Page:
Discovery of Sutton Hoo told by star studded cast in Netflix film

  • Watch a report by ITV News Anglia's Tanya Mercer

Sutton Hoo is one of the most important archaeological discoveries ever made in this region, yet not many know the story of how it came to be.

Now a star studded cast is bringing it to the screen with a film that will be released on Netflix at the end of January. 

Ralph Fiennes, Carey Mulligan and Lily James are just some of those starring in ‘The Dig’ directed by Simon Stone.

The film features several Suffolk characters and that meant actors had to learn the Suffolk accent. 

Experts say the East Anglian dialects are among the hardest to get right - often sounding like West Country instead.  

Ralph Fiennes and the rest of the cast recruited the help of local man Charlie Haylock to help hone their Suffolk tones.

  • Watch to see how it was done

  • What is Sutton Hoo?

One of the burial mounds at Sutton Hoo in Suffolk Credit: ITV Anglia

Sutton Hoo is home to two medieval cemeteries that date back over 1,300 years.

The burial site is thought to be the final resting place of King Raedwald, who ruled in the seventh century.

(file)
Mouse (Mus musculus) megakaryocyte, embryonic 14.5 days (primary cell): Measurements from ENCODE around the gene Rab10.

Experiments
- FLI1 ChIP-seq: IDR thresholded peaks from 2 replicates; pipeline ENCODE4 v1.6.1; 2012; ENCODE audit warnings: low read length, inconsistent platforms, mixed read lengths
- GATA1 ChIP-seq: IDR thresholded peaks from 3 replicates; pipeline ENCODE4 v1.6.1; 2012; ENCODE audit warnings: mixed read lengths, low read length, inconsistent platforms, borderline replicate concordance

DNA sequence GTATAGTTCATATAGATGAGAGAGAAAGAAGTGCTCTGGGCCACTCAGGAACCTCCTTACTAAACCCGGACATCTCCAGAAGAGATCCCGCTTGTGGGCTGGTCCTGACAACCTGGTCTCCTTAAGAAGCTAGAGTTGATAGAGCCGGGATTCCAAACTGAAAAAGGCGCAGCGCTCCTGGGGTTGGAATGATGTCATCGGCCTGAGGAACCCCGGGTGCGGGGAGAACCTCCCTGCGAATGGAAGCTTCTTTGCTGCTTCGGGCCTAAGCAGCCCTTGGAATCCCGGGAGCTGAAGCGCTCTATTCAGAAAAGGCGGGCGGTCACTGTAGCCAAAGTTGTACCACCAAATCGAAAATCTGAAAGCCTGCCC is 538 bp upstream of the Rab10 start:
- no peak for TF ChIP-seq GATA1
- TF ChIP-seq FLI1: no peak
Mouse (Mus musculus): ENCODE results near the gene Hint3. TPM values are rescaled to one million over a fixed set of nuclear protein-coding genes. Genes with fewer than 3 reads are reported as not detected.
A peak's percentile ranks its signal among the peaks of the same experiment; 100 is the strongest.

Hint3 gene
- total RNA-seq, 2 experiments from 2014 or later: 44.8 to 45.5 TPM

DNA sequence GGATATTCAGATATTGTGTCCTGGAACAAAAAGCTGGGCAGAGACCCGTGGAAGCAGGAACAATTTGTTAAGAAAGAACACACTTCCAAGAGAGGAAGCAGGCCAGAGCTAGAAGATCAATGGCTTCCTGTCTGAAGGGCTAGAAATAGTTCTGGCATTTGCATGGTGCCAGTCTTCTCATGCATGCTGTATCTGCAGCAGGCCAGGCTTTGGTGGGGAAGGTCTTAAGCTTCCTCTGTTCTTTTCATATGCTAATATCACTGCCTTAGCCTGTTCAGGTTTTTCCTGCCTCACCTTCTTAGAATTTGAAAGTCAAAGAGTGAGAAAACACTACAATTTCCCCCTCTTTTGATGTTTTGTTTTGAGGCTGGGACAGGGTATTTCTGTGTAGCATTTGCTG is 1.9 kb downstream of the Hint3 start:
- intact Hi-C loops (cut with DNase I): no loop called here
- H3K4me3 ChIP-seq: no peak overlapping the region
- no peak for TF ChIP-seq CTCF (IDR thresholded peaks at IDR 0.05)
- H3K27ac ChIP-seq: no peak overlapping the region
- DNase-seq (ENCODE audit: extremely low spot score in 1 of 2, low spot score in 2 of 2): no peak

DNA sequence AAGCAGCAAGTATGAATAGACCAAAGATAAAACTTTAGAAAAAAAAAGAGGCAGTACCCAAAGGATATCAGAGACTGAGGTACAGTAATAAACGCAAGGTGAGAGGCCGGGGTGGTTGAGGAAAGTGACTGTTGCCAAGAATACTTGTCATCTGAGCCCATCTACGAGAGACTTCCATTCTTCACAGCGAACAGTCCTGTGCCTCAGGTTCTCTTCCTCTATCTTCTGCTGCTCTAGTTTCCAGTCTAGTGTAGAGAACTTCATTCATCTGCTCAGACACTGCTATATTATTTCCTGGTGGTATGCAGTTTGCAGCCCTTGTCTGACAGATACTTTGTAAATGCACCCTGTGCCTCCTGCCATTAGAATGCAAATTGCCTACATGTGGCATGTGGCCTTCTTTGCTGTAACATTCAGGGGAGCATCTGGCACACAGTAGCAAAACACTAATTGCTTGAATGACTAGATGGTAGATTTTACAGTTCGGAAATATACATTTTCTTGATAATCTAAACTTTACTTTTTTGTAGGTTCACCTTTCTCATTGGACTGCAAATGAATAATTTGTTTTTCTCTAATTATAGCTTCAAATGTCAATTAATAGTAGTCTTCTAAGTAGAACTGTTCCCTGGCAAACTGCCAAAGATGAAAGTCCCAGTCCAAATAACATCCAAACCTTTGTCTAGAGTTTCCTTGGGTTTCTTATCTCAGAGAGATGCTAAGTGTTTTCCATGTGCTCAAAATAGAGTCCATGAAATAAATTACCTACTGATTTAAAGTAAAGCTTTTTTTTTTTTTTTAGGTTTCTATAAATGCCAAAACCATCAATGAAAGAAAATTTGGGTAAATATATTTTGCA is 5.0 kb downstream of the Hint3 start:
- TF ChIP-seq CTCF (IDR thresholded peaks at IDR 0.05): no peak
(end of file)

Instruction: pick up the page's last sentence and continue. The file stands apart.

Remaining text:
He was laid to rest in a 90ft oak ship, surrounded by his treasures. Whilst the boat no longer exists, having rotted away, an imprint of the boat was found.

Lots of the sites discoveries shined a light for historians on the dark ages.

  • How was it discovered?

Edith Pretty lived on the grounds of Tranmer House until she died in 1942. Convinced there was more to her back garden than a large field, she became dedicated to uncovering its true history.

Edith appointed self taught archaeologist Basil Brown, played by Ralph Fiennes, to start the dig. After a year of digs and a number of important discoveries, Basil uncovered the ship burial. Noting its importance Cambridge University were called in to help. 

Edith Pretty became the owner of the priceless treasures found on the site. However, rather than profiteering, she gave them all to the nation. The treasures can be seen to this day at the British Museum.

The film is based on a 2007 book by John Preston, the nephew of Peggy, who was the first archaeologist to see a glimpse of gold in the soil.

On the run up to filming Fiennes took advice on how to nail the perfect Suffolk accent. You will be able to see if he succeeded when The Dig is released on Netflix from 29 January.